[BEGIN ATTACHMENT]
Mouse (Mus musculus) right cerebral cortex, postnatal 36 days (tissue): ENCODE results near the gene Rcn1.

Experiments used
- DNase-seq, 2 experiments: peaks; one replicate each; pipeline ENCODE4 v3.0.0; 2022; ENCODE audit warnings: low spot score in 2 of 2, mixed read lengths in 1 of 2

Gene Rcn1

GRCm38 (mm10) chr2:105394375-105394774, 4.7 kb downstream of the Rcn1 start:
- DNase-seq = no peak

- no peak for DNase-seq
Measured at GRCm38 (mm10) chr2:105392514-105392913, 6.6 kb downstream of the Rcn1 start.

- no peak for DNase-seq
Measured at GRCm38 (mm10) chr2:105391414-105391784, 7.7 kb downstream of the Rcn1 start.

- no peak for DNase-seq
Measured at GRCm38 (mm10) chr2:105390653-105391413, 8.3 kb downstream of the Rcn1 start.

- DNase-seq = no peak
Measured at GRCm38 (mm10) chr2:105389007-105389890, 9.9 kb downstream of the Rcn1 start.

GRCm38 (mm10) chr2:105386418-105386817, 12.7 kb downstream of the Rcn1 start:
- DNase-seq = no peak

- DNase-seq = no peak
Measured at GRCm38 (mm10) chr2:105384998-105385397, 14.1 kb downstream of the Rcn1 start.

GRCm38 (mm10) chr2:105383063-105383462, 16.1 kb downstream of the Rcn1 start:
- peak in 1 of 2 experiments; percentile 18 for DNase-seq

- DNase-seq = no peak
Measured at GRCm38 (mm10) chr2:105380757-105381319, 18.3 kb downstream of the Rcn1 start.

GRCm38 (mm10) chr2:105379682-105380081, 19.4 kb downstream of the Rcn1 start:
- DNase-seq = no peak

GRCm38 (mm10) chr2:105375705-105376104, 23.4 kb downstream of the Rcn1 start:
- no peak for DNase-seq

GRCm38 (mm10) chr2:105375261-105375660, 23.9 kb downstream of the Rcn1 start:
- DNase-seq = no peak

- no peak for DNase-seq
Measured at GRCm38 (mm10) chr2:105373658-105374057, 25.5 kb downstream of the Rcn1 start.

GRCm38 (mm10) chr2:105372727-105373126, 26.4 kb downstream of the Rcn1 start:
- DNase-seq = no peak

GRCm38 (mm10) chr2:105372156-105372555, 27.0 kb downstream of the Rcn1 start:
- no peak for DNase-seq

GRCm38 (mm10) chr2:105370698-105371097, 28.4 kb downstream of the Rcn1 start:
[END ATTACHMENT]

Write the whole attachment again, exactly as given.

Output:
Mouse (Mus musculus) right cerebral cortex, postnatal 36 days (tissue): ENCODE results near the gene Rcn1.

Experiments used
- DNase-seq, 2 experiments: peaks; one replicate each; pipeline ENCODE4 v3.0.0; 2022; ENCODE audit warnings: low spot score in 2 of 2, mixed read lengths in 1 of 2

Gene Rcn1

GRCm38 (mm10) chr2:105394375-105394774, 4.7 kb downstream of the Rcn1 start:
- DNase-seq = no peak

- no peak for DNase-seq
Measured at GRCm38 (mm10) chr2:105392514-105392913, 6.6 kb downstream of the Rcn1 start.

- no peak for DNase-seq
Measured at GRCm38 (mm10) chr2:105391414-105391784, 7.7 kb downstream of the Rcn1 start.

- no peak for DNase-seq
Measured at GRCm38 (mm10) chr2:105390653-105391413, 8.3 kb downstream of the Rcn1 start.

- DNase-seq = no peak
Measured at GRCm38 (mm10) chr2:105389007-105389890, 9.9 kb downstream of the Rcn1 start.

GRCm38 (mm10) chr2:105386418-105386817, 12.7 kb downstream of the Rcn1 start:
- DNase-seq = no peak

- DNase-seq = no peak
Measured at GRCm38 (mm10) chr2:105384998-105385397, 14.1 kb downstream of the Rcn1 start.

GRCm38 (mm10) chr2:105383063-105383462, 16.1 kb downstream of the Rcn1 start:
- peak in 1 of 2 experiments; percentile 18 for DNase-seq

- DNase-seq = no peak
Measured at GRCm38 (mm10) chr2:105380757-105381319, 18.3 kb downstream of the Rcn1 start.

GRCm38 (mm10) chr2:105379682-105380081, 19.4 kb downstream of the Rcn1 start:
- DNase-seq = no peak

GRCm38 (mm10) chr2:105375705-105376104, 23.4 kb downstream of the Rcn1 start:
- no peak for DNase-seq

GRCm38 (mm10) chr2:105375261-105375660, 23.9 kb downstream of the Rcn1 start:
- DNase-seq = no peak

- no peak for DNase-seq
Measured at GRCm38 (mm10) chr2:105373658-105374057, 25.5 kb downstream of the Rcn1 start.

GRCm38 (mm10) chr2:105372727-105373126, 26.4 kb downstream of the Rcn1 start:
- DNase-seq = no peak

GRCm38 (mm10) chr2:105372156-105372555, 27.0 kb downstream of the Rcn1 start:
- no peak for DNase-seq

GRCm38 (mm10) chr2:105370698-105371097, 28.4 kb downstream of the Rcn1 start: